If you are an active investor, your investment holdings probably include many different asset classes.  For many investors, diversification is a very important part of the wealth accumulation process to help manage risk and reduce volatility.  Your investment portfolio might include stocks, bonds, equity funds, real estate and commodities.  All these investment assets share a common characteristic – their yield is exposed to tax.  From a taxation standpoint, investment assets fall into the following categories:

Tax Adverse

The income from these investments are taxed at the top rates.  They include bonds, certificates of deposits, savings accounts, rents etc.  Depending on the province, these investments may be taxed at rates of approximately 50% or more. (For example, Alberta 48.0%, BC 49.8%, Manitoba 50.4%, Ontario 53.53%, Nova Scotia 54.0%). Read more

Why Private Wealth Management?

I am asked frequently the benefits of being in the Private Wealth Management (PWM) stream versus investing in mutual funds and/or bank funds. In order to answer this, we define PWM as the following:

  • Minimum investment $500,000
  • Custodial account (TD/National Bank/Laurentian Bank) managed by an Investment Counsellor (IC)
  • IC buys and sells securities within your account based on a rigid Investment Management Agreement (IMA) signed by you
  • A fixed fee of between 1-2% per annum is charged monthly based on the dollar amount of your account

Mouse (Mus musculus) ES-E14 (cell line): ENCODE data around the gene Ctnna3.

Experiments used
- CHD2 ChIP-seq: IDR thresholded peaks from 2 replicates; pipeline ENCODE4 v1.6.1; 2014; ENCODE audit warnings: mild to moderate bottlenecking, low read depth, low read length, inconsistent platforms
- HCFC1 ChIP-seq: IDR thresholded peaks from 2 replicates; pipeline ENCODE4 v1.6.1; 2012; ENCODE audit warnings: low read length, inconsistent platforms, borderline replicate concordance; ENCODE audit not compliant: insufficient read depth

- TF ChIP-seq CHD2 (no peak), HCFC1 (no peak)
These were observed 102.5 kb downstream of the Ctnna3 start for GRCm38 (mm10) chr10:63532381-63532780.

• The portfolio is managed according to the “discretion” of the IC, and done without your signature or acknowledgement. You give the IC the authority to trade on your behalf

Read more

ARTICLES OF INTEREST

25
Jan

Cardinal Quarterly – January 2019

MARKET OUTLOOK – 2019 should be a good year for investors. In fact, we think that we may already have seen the bottom of the recent market downturn, which briefly fell below the 20% bear market definition on the S&P 500 and was not far behind in Canada. Markets have been rallying in early January based on hopes that the U.S. and China can reach an agreement to end the trade war they are in. Talks may get derailed in the near-term causing markets to fall again, but even in this case, we would expect the market to bottom in the first quarter and recover quickly from there. We would not be surprised to see markets up 20% from Dec. 31st levels by the end of 2019.

Click here to read more:  Cardinal Quarterly – January 2019

 

 

22
Jan

DM Monthly Report – Jan 2019

BUILDING ON STRENGTH IN DM FOREIGN EQUITY – The DM Foreign Equity Portfolio essentially tracked the S&P 500 as it climbed during the first six months of 2018. When things headed south at the beginning of the fourth quarter, however, and many of the market’s most richly valued names took the brunt of the repricing, our focus on quality and fundamentals began to shine through. DM Foreign Equity opened up a significant gap against the broad market during the steep selloff and, by the time the punishing month of December was complete, it had surpassed the S&P by more than 6% for the calendar year.

Click here to read more:  DM-Monthly-Report-Jan-19

9
Jan

DM Q4 Portfolio Commentary

On market swings and the behavior of crowds – While taking in a recent NHL hockey game, we got to thinking about the peculiarities of human nature and how group dynamics might be making an outsized contribution to the recent plunge in stock prices.

Around the same time that we were watching the relatively well-heeled jostle for attention in ta t-shirt toss, a run-of-the-mill equity market correction was rapidly taking on a more bearish tone. In the space of just a few weeks, the collective perception of stock valuations and underlying business conditions was upended and measures of investor sentiment shot from mildly positive to deeply pessimistic.

Click here to read more:  DM-Portfolio-Commentary-Q4-18